The botnets in this case are plural, because while the software running the malware and command-and-control servers is functionally the same, Microsoft claims there are at least 81 different “herders” in charge of different networks of Citadel software. The software itself is developed and maintained by a third party known only as “Aquabox.”
Microsoft estimates that since the Citadel software surfaced in 2012, it has caused over $500 million in losses, and has affected “upwards of five million people,” according to a press release.
The Citadel malware is fairly sophisticated. According to Microsoft, its core functionality is similar to that of a traditional keylogger, tracking keystrokes when someone uses an infected computer. However, Microsoft additionally found that Citadel blocked victims access to many legitimate anti-virus/anti-malware sites, making it so people may not have been able to easily remove this threat from their computer, according to a blog post by Richard Domingues Boscovich, the Assistant General Counsel for Microsoft’s DCU.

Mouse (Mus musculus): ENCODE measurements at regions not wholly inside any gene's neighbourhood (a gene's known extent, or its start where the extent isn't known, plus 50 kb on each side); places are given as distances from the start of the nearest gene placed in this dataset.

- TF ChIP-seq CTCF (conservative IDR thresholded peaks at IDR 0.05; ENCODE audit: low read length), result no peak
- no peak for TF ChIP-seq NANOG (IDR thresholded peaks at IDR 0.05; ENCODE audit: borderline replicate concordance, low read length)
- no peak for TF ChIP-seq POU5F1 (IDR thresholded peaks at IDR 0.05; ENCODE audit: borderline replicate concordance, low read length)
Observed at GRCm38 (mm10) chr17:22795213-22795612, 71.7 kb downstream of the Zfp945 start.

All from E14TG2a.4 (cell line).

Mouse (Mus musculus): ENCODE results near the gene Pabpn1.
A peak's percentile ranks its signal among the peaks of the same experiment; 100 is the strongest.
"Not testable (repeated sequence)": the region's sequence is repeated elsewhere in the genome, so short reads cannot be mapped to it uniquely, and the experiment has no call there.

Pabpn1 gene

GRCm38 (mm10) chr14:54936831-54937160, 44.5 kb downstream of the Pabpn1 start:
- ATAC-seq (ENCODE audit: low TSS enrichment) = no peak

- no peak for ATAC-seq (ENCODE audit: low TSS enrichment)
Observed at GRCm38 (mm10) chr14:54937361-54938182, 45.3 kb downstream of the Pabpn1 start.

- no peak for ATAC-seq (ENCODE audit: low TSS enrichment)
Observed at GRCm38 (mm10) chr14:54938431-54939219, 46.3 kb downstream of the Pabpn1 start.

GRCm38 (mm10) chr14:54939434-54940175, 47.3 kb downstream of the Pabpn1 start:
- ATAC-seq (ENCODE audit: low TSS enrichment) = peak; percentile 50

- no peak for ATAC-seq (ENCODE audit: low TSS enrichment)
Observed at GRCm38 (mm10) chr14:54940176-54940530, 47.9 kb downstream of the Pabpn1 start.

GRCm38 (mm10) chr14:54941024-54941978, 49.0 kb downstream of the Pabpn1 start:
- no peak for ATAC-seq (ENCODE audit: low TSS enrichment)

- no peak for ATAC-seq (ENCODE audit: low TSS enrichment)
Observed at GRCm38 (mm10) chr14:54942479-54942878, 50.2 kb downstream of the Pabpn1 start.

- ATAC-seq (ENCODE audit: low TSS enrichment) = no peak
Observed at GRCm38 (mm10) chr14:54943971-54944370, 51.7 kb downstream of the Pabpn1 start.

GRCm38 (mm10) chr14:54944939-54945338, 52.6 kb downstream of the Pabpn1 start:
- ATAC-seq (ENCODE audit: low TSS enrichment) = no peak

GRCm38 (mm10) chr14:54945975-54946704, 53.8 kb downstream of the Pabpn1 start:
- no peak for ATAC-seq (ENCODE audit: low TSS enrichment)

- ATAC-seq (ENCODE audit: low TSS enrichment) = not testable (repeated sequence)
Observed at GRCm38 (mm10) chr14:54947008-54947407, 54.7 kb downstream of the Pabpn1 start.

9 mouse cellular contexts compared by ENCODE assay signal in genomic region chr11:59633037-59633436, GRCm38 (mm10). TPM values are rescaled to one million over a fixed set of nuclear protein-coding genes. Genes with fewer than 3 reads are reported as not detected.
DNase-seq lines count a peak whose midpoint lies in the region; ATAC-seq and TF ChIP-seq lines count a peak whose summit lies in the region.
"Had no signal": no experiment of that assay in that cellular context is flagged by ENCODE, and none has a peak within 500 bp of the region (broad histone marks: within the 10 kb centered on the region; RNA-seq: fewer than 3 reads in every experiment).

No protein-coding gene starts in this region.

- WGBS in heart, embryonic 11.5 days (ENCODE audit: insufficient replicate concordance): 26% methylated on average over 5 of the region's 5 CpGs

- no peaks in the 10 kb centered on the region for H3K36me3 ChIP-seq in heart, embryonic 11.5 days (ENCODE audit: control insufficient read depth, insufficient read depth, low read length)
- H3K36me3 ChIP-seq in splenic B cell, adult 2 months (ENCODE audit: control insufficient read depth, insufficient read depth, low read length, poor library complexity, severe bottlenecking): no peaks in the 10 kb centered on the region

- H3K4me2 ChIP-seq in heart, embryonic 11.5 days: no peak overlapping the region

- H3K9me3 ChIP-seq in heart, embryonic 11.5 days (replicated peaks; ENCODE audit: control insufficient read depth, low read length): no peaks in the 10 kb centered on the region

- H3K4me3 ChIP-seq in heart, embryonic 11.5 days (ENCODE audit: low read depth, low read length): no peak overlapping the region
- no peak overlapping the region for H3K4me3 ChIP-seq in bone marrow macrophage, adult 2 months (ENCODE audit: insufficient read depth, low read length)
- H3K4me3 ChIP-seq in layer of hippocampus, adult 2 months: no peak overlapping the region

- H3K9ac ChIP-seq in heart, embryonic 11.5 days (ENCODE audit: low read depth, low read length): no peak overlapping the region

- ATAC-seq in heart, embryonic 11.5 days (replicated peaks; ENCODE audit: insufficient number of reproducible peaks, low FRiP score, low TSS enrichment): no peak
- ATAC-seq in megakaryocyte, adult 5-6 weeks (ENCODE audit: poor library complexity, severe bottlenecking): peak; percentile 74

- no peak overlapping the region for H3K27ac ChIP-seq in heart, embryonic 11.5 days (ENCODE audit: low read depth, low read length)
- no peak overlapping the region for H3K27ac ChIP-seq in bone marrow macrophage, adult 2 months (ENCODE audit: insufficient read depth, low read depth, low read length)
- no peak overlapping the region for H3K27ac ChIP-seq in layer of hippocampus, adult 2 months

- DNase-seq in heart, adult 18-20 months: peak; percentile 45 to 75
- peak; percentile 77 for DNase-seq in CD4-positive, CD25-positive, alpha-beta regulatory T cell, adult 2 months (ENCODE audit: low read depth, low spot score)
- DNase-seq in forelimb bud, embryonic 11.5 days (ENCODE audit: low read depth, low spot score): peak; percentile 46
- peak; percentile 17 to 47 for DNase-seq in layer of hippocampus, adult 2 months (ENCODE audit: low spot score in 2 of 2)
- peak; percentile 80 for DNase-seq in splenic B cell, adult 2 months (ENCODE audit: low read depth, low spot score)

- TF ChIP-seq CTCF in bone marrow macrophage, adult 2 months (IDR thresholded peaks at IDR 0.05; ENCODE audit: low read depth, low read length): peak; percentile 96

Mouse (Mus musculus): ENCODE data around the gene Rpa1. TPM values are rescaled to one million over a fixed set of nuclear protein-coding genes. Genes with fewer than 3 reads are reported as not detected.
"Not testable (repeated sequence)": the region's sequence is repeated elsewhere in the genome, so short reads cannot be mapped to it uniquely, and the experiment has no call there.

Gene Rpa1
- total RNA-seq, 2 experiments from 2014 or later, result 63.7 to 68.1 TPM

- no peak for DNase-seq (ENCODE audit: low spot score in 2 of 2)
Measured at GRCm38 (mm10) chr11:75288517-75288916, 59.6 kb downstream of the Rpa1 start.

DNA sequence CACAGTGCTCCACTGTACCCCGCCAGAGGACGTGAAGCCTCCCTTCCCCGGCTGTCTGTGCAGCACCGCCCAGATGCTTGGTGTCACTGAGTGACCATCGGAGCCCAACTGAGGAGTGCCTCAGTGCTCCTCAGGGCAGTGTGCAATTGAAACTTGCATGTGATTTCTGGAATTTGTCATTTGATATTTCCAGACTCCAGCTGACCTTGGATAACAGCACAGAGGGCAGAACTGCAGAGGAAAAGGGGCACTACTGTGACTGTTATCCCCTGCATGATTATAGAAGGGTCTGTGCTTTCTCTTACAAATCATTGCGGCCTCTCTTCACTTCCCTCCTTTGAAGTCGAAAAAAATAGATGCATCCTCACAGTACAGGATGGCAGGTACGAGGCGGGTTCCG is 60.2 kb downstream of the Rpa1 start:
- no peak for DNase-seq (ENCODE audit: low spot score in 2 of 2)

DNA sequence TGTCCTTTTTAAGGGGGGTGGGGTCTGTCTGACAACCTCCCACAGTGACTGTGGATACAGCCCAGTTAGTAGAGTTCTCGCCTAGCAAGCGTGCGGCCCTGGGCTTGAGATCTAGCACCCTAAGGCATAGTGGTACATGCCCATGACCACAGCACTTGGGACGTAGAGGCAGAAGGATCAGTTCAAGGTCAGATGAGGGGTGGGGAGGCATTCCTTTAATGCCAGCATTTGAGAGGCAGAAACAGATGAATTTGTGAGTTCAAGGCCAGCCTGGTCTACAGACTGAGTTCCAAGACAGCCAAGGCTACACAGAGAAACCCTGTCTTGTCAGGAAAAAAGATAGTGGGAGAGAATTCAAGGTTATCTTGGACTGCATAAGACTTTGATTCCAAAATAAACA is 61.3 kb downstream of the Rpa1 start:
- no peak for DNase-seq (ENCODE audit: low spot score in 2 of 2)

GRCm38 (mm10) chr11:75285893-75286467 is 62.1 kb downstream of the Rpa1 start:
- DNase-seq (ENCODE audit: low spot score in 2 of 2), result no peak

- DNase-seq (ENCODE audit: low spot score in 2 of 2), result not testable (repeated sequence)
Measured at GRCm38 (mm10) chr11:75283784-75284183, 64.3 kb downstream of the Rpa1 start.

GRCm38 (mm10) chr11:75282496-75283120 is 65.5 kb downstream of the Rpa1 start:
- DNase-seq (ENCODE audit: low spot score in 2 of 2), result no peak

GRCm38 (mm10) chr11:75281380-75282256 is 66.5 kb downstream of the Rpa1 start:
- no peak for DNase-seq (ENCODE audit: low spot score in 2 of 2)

This is the DCU’s 8th operation, and its first time working with the FBI.
The operation didn’t completely knock out Citadel, but Microsoft says this is an important first step to taking down the entire network.
“The bad guys will feel the punch in the gut,” Bosovich told Reuters.
In addition, Microsoft has sent out relevant information to cybersecurity teams worldwide in order to help them sweep up the remainder of the servers, and is working with Europol to seek out Aquabox and the herders behind Citadel.
Previously on GeekWire: Protecting the people: Microsoft helps crush Bamital malware that affected thousands